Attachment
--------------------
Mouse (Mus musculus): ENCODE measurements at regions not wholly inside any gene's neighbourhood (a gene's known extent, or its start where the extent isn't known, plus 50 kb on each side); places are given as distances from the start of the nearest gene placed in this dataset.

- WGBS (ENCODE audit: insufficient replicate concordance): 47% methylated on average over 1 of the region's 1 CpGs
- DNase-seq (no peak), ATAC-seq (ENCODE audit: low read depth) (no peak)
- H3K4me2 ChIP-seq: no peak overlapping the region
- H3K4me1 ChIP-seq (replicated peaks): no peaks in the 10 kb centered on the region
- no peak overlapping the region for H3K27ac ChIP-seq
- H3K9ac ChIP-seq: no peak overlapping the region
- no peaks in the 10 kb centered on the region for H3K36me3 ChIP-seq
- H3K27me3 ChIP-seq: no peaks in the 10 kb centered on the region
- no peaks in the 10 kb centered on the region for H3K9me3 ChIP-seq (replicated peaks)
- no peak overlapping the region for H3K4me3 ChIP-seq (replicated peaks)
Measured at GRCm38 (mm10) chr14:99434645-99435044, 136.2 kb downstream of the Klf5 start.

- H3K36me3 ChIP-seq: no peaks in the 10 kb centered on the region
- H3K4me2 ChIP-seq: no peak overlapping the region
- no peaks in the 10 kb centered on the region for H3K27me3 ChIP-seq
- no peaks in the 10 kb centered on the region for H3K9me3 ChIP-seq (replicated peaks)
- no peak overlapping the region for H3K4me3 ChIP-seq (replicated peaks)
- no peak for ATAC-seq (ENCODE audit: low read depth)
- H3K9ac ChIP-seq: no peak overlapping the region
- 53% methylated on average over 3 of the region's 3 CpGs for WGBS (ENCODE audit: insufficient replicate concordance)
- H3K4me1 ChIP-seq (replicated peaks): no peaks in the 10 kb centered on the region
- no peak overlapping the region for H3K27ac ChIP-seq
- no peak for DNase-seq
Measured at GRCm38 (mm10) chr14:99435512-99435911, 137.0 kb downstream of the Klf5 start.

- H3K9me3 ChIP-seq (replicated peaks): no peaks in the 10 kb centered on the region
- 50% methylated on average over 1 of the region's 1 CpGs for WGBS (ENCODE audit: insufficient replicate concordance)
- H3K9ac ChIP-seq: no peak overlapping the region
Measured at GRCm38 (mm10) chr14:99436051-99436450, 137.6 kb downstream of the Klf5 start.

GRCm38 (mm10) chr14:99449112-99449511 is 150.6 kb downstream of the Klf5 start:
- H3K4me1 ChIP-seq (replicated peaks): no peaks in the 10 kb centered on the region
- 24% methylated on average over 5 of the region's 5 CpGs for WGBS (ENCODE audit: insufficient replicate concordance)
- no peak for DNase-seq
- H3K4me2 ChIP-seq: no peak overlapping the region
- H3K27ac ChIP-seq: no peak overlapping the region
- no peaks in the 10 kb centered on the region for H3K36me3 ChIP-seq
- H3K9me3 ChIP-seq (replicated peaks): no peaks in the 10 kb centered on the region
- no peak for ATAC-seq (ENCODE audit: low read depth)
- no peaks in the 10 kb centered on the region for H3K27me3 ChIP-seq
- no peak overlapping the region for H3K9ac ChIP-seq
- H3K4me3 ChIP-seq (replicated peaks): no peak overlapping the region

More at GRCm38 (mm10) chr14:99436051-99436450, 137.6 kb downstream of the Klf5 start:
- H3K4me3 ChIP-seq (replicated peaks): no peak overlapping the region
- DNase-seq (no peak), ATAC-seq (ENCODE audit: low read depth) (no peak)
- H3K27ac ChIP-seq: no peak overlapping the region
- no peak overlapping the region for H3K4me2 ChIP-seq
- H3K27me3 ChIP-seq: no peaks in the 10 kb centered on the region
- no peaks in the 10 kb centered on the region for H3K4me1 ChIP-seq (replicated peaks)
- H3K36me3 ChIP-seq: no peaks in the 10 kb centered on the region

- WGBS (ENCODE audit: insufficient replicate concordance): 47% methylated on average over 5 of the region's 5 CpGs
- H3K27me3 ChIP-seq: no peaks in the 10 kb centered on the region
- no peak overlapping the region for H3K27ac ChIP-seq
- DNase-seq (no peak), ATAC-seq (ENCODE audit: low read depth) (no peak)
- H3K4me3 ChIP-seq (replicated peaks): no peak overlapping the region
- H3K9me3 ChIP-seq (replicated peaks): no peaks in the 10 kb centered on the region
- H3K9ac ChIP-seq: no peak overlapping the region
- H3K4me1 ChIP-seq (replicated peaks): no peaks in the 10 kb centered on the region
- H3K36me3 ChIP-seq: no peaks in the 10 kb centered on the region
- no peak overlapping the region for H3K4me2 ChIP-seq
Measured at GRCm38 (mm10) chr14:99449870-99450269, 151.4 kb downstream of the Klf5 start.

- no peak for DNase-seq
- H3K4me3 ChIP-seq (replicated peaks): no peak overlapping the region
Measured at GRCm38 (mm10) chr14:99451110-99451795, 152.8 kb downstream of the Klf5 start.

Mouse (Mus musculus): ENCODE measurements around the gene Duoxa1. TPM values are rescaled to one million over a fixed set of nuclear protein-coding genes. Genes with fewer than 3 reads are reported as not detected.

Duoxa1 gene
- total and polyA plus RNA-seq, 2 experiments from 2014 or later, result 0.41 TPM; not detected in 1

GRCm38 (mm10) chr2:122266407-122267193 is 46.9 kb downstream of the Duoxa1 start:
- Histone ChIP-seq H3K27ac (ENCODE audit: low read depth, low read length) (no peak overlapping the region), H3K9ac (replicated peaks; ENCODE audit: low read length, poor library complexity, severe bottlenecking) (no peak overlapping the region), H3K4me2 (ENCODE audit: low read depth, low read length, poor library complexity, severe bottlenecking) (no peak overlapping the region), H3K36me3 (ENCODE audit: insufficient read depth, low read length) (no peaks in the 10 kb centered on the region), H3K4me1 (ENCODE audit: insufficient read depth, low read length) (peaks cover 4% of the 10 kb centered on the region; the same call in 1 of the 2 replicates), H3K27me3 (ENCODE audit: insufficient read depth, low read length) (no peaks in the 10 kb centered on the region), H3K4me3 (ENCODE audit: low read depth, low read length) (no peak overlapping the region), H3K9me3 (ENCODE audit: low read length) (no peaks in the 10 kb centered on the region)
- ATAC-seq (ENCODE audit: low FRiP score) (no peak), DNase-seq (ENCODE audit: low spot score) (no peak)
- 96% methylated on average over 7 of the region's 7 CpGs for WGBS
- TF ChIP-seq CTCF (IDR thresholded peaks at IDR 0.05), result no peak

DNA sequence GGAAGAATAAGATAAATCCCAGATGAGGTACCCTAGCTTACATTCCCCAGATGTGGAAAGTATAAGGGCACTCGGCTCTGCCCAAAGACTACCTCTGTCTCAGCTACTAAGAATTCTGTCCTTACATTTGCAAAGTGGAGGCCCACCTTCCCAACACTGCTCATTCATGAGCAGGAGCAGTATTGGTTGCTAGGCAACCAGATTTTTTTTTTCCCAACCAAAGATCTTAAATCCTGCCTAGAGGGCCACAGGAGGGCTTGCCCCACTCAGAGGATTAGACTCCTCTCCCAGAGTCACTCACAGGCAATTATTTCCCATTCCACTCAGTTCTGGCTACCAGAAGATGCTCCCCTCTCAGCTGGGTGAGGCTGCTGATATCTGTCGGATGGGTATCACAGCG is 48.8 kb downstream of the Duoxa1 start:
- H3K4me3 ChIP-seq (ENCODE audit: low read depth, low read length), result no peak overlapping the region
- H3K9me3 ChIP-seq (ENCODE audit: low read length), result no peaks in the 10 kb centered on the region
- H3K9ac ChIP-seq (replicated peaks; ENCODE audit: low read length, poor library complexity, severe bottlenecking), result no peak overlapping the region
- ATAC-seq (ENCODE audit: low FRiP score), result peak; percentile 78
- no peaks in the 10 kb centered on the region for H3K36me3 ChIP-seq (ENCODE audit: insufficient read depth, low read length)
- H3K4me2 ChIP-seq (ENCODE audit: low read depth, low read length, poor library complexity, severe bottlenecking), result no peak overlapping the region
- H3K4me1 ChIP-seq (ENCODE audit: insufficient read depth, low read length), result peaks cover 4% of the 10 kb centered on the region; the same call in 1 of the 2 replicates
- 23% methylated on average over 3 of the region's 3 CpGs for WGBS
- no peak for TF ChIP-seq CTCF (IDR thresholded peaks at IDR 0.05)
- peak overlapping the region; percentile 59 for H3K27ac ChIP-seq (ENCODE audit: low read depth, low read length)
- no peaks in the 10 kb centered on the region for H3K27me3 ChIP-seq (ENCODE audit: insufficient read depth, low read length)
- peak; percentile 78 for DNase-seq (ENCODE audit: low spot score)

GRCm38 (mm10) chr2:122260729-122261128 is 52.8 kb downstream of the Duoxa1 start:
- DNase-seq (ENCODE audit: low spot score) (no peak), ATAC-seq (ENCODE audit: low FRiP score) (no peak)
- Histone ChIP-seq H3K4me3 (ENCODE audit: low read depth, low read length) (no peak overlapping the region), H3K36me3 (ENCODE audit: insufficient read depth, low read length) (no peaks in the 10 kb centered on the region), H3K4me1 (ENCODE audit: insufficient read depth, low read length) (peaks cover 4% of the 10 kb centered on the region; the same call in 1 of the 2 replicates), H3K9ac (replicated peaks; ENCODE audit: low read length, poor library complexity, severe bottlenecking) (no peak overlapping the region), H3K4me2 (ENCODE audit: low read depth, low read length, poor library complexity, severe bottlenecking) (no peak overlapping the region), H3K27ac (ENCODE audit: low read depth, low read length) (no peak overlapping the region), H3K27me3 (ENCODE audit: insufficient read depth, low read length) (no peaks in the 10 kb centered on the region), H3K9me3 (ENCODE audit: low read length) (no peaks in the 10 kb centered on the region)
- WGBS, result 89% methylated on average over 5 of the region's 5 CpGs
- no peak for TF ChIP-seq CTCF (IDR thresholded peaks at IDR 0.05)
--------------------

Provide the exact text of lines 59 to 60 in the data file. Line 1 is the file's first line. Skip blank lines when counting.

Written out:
Measured at GRCm38 (mm10) chr14:99449870-99450269, 151.4 kb downstream of the Klf5 start.

- no peak for DNase-seq